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Driving in Niger

Hi,

What do you think of the way people drive in Niger? How different is it from your home country?

Respecting the road safety rules, driving etiquette such as general courtesy, speed excess… what are the characteristics of the driving style in Niger?

Share with us the difficulties one may face when driving in Niger: peak hours, road conditions, accident, etc. and your advice to drive safely in the country.

Thank you in advance for participating,

Maximilien

The U.S. Embassy likes to remind its citizens during town hall meetings where terrorism, epidemics or civil unrest are discussed that traffic accidents are the most likely cause of accidental death for expats.  WIthout a doubt, Niamey traffic is the most stressful part of living in the city and it's getting worse as thousands of more young people get motorcycles and scooters each month and as the wealthier people get second and third cars so that their wives and children can drive.

Niger already has plenty of driving challenges with bikes, push carts, camels,herds of livestock, large trucks, wheel chairs and used cars from Europe and North American sharing the road simultaneously with pedestrians and children dashing across busy streets without looking or even attempting to make eye contact with drivers.  However, it's the increasing number of motorcycle drivers who believe they're immune to all traffic laws that give cautious drivers a great deal of anxiety.  These motorcyclists weave in and out of traffic and often choose not to stop at stop lights.  As a car driver, you may think that you're clear to make a left-hand turn or to change lanes, only to discover to your horror that a motorcycle has now maneuvered to your indicated place on the road.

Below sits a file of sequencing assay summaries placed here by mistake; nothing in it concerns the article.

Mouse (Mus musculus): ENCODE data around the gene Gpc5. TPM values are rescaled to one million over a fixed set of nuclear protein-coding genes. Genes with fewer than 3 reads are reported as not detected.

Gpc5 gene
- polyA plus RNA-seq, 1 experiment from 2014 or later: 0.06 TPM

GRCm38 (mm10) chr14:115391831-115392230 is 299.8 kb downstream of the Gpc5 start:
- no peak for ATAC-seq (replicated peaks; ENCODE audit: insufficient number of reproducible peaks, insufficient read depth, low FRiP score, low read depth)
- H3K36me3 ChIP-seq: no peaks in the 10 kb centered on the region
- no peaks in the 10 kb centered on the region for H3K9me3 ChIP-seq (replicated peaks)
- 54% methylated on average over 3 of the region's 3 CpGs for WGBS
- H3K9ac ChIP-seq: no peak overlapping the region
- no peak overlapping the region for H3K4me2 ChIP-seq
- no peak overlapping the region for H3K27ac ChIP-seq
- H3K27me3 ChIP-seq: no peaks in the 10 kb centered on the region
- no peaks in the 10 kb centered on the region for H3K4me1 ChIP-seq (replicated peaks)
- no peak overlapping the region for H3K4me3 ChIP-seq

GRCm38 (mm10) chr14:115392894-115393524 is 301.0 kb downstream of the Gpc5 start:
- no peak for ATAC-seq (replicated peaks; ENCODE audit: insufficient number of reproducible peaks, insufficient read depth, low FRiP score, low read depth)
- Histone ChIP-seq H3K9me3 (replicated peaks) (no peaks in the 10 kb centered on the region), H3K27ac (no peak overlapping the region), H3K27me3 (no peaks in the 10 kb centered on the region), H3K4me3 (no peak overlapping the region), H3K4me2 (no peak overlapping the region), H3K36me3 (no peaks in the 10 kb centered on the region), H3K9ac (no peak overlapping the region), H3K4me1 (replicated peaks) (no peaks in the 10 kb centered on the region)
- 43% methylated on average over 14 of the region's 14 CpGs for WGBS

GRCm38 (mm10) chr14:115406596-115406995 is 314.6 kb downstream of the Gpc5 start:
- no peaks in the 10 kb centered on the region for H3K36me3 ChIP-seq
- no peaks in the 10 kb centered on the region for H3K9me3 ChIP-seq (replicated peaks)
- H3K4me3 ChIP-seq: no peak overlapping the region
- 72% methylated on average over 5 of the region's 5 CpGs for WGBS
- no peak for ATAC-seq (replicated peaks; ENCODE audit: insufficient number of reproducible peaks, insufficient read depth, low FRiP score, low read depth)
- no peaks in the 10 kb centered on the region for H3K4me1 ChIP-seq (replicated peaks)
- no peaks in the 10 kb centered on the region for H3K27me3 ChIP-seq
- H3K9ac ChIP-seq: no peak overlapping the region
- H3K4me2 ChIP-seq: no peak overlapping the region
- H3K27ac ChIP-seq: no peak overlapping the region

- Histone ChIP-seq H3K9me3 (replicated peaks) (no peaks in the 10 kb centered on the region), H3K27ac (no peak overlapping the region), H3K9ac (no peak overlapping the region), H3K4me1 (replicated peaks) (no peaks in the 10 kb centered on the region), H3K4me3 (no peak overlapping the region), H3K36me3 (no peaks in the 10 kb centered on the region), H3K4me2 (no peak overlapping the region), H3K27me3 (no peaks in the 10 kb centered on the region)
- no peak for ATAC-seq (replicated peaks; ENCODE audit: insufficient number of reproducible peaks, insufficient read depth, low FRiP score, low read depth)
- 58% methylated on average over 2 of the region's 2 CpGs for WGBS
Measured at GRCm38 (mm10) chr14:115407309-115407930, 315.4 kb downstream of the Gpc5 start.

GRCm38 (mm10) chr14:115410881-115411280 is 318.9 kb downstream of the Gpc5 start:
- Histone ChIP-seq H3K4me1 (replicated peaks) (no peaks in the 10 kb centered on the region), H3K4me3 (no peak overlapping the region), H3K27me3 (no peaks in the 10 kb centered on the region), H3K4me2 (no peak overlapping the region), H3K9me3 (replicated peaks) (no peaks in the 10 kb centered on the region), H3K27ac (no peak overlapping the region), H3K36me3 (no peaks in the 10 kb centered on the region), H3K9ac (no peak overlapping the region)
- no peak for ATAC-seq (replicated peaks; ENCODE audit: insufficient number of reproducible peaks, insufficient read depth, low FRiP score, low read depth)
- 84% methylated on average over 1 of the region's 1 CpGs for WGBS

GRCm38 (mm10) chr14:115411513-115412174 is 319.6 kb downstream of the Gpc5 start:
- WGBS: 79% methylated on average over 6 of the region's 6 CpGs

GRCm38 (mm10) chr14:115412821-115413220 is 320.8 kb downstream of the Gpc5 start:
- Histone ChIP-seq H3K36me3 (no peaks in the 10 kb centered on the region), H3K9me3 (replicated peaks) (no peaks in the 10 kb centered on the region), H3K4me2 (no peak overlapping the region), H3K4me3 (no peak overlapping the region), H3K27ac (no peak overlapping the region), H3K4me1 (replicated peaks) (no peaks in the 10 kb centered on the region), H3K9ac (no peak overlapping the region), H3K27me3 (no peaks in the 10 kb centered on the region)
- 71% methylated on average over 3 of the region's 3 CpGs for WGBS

If you are in an accident, wait for the police/gendarmes to come and investigate.  If the accident results in a fatality, you will go to jail until a judge makes an initial determination if the accident was reckless (criminal negligence) or not. 

Sadly, traffic police are not well-respected in Niger, though many do a decent job of directing traffic and occasionally stopping the scofflaws.  On occasion they stop Westerners, but I've never felt that I was particularly targeted, unless I violated a traffic law (like not completely stopping at a stop sign in front of a police man).

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